On April 15, 1985, appellant filed a motion for an evidentiary hearing and a motion to dismiss on the issue of selective prosecution. Appellant submitted a memorandum in support and attached more than 70 pages of exhibits. Appellant argued that there had been only 17 indictments nationwide in over three years, although there was a prosecution pool of between 500,000 and 2,000,000 non-registrants; that Justice Department and Selective Service memoranda demonstrated that the government's passive enforcement policy was directed at vocal non-registrants who openly objected to the registration requirement; and that the active enforcement system described by the government in Wayte was never implemented. On May 8, 1985, the district court denied appellant's motions for an evidentiary hearing and to dismiss. United States v. Jacob, 608 F.Supp. 485 (E.D.Ark.1985).
At trial appellant called Gen. (Ret.) Thomas Turnage, the director of Selective Service, to show that a high registration compliance rate demonstrated public approval of the Selective Service registration process. Appellant also called Ed Clark, who, like appellant, is a member of the American Libertarian Party. Clark testified about the history of the Libertarian movement and its foreign policy positions. Clark also testified that he knew appellant personally, that appellant sincerely believed in Libertarianism and the law, and that appellant "refused to register in recognition of the higher law that the first amendment required him to resist." Brief for Appellant at 18.
Appellant testified and admitted that he had not registered because he had a firm moral belief that draft registration was contrary to American values and the American ideal of a libertarian and free country. Furthermore, he was aware of Gen. Turnage's statement and he believed that his first amendment right to free speech protected him from being compelled to give approval to government policies.
The jury found appellant guilty. This appeal followed.3
Appellant first argues that the district court erred in denying his motion for an evidentiary hearing, motion for discovery and motion to dismiss the indictment on the issue of selective prosecution. Appellant argues that he was entitled to an evidentiary hearing and discovery to determine whether he was indicted for failure to register because of his exercise of his first amendment right to free speech. Appellant's selective prosecution claim is essentially an attack upon the government's passive enforcement policy. The government argues that appellant was not entitled to an evidentiary hearing or discovery because his defense of selective prosecution was rejected in Wayte and thus does not state a valid defense.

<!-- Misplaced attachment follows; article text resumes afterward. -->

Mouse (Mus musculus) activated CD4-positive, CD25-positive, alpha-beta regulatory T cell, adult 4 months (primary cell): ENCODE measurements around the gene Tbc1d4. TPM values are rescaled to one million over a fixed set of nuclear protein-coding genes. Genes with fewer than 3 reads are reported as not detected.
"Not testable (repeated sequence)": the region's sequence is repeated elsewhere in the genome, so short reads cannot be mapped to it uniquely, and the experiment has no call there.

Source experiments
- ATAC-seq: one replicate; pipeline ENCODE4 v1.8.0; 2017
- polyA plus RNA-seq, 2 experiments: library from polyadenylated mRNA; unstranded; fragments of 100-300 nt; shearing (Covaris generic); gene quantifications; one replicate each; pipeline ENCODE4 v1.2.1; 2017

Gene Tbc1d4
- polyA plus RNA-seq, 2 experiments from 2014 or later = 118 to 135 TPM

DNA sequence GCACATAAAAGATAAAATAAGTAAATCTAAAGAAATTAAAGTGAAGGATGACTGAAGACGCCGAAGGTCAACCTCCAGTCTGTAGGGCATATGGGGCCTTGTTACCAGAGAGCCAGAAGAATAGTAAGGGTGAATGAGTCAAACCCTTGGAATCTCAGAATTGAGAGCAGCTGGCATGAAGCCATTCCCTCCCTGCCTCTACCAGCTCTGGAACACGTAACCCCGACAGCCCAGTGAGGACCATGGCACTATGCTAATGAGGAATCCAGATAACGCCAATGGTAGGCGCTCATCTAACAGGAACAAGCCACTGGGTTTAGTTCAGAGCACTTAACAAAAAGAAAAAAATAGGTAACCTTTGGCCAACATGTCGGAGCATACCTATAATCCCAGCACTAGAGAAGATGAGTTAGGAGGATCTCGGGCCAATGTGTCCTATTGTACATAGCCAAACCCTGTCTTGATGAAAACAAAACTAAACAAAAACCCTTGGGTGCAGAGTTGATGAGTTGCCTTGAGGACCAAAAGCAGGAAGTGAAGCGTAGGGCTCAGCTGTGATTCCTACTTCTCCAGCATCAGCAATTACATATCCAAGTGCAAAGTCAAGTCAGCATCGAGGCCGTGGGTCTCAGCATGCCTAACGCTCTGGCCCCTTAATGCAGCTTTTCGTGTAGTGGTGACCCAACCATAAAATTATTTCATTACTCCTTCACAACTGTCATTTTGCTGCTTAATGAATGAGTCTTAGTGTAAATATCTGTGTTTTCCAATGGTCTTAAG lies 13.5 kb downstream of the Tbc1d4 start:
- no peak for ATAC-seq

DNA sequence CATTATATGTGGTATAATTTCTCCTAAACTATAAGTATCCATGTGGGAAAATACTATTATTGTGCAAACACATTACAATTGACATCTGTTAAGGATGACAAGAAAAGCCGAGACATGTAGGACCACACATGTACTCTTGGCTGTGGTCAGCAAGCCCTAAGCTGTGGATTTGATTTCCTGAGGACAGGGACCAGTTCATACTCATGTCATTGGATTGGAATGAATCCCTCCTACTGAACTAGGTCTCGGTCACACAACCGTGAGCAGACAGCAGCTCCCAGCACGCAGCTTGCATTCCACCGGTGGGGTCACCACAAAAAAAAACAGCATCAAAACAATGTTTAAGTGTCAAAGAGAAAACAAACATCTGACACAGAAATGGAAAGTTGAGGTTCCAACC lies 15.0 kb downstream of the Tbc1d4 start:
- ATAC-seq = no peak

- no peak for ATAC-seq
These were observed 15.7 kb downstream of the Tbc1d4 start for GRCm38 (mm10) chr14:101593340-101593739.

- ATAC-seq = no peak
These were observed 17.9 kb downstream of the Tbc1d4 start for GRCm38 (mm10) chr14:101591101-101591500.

"In our criminal justice system, the Government retains 'broad discretion' as to whom to prosecute." Wayte, 105 S.Ct. at 1531, citing United States v. Goodwin, 457 U.S. 368, 380 n. 11, 102 S.Ct. 2485, 2492 n. 11, 73 L.Ed.2d 74 (1982).
[H]owever, although prosecutorial discretion is broad, it is not " 'unfettered.' Selectivity in the enforcement of criminal laws ... is subject to constitutional constraints. In particular, the decision to prosecute may not be " 'deliberately based upon an unjustifiable standard such as race, religion or other arbitrary classification,' " including the exercise of protected statutory and constitutional rights."
Wayte, 105 S.Ct. at 1531 (citations omitted).
To establish the essential elements of a prima facie case of selective prosecution, a defendant must first demonstrate that he [or she] has been singled out for prosecution while others similarly situated have not been prosecuted for conduct similar to that for which he [or she] was prosecuted. Second, the defendant must demonstrate that the government's discriminatory selection of him [or her] for prosecution was based upon an impermissible ground, such as race, religion or [the] exercise of [the] first amendment right to free speech.
United States v. Catlett, 584 F.2d 864, 866 (8th Cir.1978) (citations omitted). We affirmed this two-part test for selective prosecution in United States v. Eklund, 733 F.2d 1287, 1289-91 (8th Cir.1984) (banc) (Eklund), cert. denied, --- U.S. ----, 105 S.Ct. 1864, 85 L.Ed.2d 158 (1985). Accord Wayte, 105 S.Ct. at 1531-32 & n. 10.
However, the mere allegation of selective prosecution does not require discovery or an evidentiary hearing. See United States v. Catlett, 584 F.2d at 865. The defendant must first make a preliminary or threshold showing of the essential elements of the selective prosecution defense. Id., citing United States v. Berrios, 501 F.2d 1207, 1211-12 (2d Cir.1974); see also Eklund, 733 F.2d at 1290-91. "A hearing is necessitated only when the motion alleges sufficient facts [in support of the selective prosecution claim] to take the question past the frivolous state and raises a reasonable doubt as to the prosecutor's purpose." United States v. Catlett, 584 F.2d at 866 (citations omitted); see Eklund, 733 F.2d at 1290-91.